The EU Committee on Culture and Education (the “Committee”) has proposed amendments to the scope of the EU Artificial Intelligence Act (the "AI Act”). Overall, the Committee welcomes the proposed AI Act but proposes amendments to extend the list of high-risk AI systems and to modify provisions for related to proposed prohibited AI systems. These proposed amendments are yet to be considered by the European Commission but provide an insight into how the AI Act may change. Here, we highlight a selection of the significant changes to come out of the Committee’s proposals.
These amendments are separate to those proposed by the EU Committee on the Regions which we wrote about separately. For a recap on the AI Act, see our articles “Artificial intelligence - EU Commission publishes proposed regulations”, “EU Artificial Intelligence Act - what has happened so far and what to expect next” and “The EU Artificial Intelligence Act - recent updates”.
Proposed additions to the AI Act are included in bold and italicised while wording proposed to be deleted appears underlined e.g. [Proposed deletion:...].
Publicly accessible spaces includes virtual spaces
As more of our life and work is conducted online - a trend likely to only continue given developments in the metaverse - it is no surprise that public spaces can be considered either physical or virtual, in either case “regardless of whether certain conditions for access may apply”.
The AI Act prohibits the use of 'real-time' biometric identification systems in publicly accessible spaces for the purposes of law enforcement unless it is strictly necessary for specific objectives (e.g. searching for victims of crime or prevention of a specific, substantial and imminent threat to life)
The Committee makes a number of proposals to this section, removing the exceptions and including the prohibition (whether with exceptions or not) to include biometric identification systems whether or not they are real-time.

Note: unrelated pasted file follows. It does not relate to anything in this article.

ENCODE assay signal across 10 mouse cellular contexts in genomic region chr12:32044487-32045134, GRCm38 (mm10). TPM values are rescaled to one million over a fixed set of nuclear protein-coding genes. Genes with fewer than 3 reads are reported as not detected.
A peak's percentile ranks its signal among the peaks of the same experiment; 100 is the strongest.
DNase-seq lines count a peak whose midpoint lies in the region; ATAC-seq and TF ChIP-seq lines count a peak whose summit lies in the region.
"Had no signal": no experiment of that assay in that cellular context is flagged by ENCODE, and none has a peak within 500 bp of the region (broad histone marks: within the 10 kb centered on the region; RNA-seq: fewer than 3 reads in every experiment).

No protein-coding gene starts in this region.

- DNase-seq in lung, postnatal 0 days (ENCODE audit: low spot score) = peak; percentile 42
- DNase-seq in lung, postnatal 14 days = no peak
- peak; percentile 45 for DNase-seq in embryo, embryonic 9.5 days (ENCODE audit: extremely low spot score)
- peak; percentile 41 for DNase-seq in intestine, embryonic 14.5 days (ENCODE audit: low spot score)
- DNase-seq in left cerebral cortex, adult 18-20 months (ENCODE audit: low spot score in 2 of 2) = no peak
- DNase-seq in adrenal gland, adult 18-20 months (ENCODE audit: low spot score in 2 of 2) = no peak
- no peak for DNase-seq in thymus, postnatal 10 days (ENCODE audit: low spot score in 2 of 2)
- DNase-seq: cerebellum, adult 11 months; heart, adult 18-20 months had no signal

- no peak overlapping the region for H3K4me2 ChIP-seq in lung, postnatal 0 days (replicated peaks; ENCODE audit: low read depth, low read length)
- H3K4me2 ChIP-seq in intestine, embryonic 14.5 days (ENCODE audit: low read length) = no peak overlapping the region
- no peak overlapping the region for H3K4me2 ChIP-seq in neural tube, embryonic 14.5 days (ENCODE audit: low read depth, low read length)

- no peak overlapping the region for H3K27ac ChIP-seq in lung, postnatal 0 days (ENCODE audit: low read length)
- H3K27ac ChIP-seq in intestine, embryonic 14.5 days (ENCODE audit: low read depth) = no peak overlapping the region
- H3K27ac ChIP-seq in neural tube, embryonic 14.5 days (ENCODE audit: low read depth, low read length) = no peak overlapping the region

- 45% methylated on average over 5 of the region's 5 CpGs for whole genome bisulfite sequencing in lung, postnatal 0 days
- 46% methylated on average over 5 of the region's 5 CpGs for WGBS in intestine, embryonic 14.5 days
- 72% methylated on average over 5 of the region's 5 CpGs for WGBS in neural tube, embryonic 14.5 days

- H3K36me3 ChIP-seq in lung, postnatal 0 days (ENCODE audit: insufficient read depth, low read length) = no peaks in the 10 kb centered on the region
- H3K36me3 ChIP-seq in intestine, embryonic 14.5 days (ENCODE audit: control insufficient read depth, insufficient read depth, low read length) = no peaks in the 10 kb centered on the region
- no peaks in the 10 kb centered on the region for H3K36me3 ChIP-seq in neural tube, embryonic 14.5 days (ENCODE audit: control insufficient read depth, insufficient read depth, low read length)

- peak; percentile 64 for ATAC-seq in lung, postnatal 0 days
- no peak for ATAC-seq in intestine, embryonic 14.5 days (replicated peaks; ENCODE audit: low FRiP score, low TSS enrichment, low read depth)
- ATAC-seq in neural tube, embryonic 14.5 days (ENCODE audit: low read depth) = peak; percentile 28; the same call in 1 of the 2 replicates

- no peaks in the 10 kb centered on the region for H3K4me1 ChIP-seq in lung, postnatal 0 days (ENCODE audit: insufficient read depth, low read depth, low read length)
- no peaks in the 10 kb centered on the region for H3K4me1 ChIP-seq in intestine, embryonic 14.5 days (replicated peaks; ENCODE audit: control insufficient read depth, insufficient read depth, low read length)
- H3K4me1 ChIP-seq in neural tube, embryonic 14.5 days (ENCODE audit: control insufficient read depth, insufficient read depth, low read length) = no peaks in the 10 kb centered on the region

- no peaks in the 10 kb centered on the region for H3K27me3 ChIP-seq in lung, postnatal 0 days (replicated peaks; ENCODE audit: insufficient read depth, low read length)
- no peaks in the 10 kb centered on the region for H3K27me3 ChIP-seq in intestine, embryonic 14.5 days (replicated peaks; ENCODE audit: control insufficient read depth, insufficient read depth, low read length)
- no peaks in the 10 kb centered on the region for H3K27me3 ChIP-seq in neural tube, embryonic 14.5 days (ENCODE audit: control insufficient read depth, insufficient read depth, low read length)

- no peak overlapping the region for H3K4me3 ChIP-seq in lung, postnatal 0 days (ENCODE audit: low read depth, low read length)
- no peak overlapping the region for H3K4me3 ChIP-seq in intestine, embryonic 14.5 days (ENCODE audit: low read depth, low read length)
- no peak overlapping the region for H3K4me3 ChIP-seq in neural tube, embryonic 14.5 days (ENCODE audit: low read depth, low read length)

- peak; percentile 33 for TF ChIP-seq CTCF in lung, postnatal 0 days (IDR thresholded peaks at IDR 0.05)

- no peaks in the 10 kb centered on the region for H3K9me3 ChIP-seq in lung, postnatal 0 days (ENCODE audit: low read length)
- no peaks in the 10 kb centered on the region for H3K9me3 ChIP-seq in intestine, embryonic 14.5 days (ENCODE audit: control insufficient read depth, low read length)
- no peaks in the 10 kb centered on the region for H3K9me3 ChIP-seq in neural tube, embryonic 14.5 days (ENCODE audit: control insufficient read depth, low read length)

The point we think is of particular interest is that the current AI Act says that use of real-time biometric information does not cover online spaces as they are not physical spaces. However, the Committee is clearly concerned that 'real-time' biometric information systems could be used in the virtual world and should be prohibited in the virtual space also (nb: there is no explanation as to why the proposed 'virtual' is preferred instead of the proposed deleted 'online').
The message is that AI can pose a risk of harm whether or not those harms are in online or virtual public spaces, regardless of whether or not there are conditions for access.
Proposed amendments to Article 5 (Prohibited AI practices)
For the purposes of this Regulation the notion of publicly accessible space should be understood as referring to any physical or virtual place that is accessible to the public, irrespective of whether the place in question is privately or publicly owned. Therefore, the notion does not cover places that are private in nature and normally not freely accessible for third parties, including law enforcement authorities, unless those parties have been specifically invited or authorised, such as homes, private clubs, offices, warehouses and factories. [Proposed deletion: Online spaces are not covered either, as they are not physical] The same principle should apply to virtual publicly accessible spaces. However, the mere fact that certain conditions for accessing a particular space may apply, such as admission tickets or age restrictions, does not mean that the space is not publicly accessible within the meaning of this Regulation. Consequently, in addition to public spaces such as streets, relevant parts of government buildings and most transport infrastructure, spaces such as cinemas, theatres, shops and shopping centres are normally also publicly accessible. Whether a given space is accessible to the public should however be determined on a case-by-case basis, having regard to the specificities of the individual situation at hand.